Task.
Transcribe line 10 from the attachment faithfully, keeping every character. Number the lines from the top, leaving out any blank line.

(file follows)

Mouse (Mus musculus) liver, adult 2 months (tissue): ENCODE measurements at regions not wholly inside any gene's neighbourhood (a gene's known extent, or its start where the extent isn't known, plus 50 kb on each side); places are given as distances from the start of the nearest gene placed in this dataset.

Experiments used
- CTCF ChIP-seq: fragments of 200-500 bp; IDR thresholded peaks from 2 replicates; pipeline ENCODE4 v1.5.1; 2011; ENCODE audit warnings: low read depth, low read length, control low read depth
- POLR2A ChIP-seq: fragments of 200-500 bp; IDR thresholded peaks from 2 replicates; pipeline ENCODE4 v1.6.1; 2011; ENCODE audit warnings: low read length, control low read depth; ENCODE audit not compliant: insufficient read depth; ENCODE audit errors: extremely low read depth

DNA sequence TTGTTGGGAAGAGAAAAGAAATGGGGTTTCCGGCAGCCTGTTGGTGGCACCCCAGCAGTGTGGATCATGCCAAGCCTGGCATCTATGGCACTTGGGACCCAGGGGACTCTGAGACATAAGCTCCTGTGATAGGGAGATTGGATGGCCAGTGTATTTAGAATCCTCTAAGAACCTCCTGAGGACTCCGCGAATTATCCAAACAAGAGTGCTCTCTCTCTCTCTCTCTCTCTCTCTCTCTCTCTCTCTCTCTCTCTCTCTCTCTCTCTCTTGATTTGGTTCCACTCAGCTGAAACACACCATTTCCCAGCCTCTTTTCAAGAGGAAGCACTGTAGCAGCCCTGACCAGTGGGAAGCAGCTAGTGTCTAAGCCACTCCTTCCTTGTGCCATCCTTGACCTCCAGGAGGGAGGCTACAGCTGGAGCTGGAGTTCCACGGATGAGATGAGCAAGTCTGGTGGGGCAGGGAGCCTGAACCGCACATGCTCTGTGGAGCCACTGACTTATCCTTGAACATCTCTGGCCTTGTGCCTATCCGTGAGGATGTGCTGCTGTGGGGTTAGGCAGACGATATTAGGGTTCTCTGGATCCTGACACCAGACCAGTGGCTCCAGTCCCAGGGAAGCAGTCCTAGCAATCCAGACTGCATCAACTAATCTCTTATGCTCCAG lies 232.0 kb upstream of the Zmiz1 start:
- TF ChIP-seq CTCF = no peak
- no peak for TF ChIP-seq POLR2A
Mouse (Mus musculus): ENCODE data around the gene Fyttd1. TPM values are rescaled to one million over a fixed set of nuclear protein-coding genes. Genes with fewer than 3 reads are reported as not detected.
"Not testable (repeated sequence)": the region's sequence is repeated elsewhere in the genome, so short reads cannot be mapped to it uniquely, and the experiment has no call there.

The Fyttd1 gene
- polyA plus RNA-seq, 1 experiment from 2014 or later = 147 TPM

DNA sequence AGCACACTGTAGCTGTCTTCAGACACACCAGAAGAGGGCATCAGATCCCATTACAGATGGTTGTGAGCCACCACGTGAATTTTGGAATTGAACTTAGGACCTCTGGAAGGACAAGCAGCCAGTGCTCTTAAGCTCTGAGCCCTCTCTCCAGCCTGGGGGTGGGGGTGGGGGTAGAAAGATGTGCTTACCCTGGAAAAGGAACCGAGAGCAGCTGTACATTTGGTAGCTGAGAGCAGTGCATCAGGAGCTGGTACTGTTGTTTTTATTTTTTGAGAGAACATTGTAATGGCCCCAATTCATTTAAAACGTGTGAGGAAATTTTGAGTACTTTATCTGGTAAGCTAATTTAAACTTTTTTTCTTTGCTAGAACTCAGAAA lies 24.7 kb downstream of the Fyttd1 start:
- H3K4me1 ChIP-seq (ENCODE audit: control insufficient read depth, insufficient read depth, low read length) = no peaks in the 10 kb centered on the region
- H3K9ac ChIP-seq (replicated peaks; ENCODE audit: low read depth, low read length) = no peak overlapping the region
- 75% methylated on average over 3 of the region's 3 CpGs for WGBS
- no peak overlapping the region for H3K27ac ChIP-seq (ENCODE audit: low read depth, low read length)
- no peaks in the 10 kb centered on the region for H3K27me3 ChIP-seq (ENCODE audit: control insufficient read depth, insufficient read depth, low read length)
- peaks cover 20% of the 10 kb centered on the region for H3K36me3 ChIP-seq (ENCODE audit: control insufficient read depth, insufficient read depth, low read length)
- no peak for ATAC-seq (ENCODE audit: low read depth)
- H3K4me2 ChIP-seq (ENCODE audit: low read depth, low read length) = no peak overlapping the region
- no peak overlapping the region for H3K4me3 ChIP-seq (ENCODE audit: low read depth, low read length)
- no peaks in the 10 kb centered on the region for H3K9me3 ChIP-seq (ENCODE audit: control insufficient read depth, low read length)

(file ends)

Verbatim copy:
The Fyttd1 gene